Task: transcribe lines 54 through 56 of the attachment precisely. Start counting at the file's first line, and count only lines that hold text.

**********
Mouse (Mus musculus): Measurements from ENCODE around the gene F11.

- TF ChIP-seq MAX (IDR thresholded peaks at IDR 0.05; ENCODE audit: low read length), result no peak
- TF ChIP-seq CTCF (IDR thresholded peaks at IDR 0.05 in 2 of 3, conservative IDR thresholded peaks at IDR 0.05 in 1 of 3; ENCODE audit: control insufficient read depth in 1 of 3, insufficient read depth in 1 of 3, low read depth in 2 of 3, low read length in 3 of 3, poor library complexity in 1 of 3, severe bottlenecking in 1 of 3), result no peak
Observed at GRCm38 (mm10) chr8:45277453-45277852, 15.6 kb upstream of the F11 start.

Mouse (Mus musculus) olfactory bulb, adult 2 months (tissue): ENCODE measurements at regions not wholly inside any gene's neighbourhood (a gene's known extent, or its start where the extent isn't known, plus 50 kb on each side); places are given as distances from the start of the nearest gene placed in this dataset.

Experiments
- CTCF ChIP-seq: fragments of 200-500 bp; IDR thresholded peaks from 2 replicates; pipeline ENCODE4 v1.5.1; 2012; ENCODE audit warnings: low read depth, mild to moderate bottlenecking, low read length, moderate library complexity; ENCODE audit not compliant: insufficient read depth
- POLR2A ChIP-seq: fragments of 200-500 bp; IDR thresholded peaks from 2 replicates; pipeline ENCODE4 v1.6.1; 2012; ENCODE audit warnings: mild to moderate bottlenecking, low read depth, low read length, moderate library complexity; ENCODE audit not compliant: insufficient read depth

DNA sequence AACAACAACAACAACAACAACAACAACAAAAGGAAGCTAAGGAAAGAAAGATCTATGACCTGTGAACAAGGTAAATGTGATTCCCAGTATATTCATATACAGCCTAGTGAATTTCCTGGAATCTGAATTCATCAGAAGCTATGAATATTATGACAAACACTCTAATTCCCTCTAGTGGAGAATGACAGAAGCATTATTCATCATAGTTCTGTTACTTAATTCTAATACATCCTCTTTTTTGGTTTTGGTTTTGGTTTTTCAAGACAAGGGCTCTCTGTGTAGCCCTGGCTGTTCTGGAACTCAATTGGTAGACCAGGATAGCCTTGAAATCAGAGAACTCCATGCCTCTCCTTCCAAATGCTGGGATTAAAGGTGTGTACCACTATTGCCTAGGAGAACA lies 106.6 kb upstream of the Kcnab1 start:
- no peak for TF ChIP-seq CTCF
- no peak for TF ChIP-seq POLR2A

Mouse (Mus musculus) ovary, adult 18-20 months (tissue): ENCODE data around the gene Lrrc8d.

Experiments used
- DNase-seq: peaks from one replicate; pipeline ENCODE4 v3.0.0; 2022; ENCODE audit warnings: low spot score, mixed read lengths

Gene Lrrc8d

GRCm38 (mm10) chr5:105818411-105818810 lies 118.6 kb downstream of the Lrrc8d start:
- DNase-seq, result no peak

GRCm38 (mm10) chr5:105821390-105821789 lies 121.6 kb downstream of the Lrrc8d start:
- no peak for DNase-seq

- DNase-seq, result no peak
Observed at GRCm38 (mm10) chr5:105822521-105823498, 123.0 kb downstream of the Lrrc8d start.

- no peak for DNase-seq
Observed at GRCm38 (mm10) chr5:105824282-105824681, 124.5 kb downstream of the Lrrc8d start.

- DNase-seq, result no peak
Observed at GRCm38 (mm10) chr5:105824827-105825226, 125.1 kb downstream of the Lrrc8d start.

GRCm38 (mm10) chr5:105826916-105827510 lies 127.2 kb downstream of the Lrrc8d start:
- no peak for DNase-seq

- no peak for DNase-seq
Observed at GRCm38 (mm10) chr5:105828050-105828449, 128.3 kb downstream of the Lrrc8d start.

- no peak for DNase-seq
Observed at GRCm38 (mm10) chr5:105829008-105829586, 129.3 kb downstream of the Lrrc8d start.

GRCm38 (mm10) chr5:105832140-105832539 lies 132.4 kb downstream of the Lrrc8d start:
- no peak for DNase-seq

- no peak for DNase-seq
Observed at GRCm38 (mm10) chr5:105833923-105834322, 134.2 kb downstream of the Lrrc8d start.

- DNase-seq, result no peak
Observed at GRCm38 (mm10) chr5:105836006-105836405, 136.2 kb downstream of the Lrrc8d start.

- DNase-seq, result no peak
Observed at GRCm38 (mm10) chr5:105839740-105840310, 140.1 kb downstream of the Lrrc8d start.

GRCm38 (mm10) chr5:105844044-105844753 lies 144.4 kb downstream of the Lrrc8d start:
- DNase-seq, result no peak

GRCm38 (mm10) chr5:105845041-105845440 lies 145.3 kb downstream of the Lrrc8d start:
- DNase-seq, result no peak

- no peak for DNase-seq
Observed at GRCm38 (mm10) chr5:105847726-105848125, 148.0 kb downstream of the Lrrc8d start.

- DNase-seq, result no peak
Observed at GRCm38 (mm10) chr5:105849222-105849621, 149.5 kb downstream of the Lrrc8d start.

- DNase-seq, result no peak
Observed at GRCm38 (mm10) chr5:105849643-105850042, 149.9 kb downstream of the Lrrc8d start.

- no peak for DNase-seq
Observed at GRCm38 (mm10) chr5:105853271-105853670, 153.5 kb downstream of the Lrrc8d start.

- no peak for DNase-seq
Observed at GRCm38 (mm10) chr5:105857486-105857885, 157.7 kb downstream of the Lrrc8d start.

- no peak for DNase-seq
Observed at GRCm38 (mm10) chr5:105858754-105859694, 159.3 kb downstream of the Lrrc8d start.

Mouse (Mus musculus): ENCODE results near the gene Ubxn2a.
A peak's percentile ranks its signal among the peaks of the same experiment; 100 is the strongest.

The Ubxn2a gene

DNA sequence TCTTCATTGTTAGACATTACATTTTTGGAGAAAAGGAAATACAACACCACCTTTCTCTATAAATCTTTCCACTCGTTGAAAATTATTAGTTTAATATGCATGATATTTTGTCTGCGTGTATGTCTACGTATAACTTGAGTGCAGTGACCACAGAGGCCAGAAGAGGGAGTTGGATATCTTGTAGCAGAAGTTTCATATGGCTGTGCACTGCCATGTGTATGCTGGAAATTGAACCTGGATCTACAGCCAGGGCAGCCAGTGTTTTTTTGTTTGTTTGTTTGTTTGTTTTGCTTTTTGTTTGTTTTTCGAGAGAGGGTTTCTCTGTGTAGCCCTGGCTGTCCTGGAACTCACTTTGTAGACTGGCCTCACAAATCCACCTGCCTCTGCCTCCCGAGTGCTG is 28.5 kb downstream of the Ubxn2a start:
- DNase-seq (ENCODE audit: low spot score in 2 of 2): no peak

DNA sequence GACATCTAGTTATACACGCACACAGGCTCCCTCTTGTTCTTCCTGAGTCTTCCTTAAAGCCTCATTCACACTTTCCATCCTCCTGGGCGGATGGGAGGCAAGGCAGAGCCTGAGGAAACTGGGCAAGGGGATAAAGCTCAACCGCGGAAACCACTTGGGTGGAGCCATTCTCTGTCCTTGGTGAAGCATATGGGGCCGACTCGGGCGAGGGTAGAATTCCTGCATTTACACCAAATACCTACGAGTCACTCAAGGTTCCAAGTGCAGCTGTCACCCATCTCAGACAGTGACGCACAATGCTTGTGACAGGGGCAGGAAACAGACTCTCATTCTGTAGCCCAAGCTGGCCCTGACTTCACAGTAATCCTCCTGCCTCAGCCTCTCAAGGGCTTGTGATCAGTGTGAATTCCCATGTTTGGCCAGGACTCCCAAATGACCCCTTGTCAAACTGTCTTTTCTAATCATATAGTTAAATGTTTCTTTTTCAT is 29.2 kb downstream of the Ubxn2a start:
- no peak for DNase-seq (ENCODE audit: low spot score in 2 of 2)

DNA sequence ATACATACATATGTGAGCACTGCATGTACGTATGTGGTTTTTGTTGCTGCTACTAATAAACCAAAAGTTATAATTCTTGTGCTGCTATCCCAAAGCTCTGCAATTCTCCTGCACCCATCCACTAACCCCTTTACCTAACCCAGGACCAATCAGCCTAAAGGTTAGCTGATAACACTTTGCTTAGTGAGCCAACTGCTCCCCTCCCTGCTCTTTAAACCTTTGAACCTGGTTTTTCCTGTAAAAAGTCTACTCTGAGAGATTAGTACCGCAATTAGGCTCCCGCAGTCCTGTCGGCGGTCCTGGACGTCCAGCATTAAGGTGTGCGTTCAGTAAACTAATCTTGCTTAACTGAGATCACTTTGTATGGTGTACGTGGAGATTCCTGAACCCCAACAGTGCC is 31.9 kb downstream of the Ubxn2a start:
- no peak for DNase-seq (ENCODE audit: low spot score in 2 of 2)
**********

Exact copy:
- no peak for DNase-seq
Observed at GRCm38 (mm10) chr5:105858754-105859694, 159.3 kb downstream of the Lrrc8d start.

Mouse (Mus musculus): ENCODE results near the gene Ubxn2a.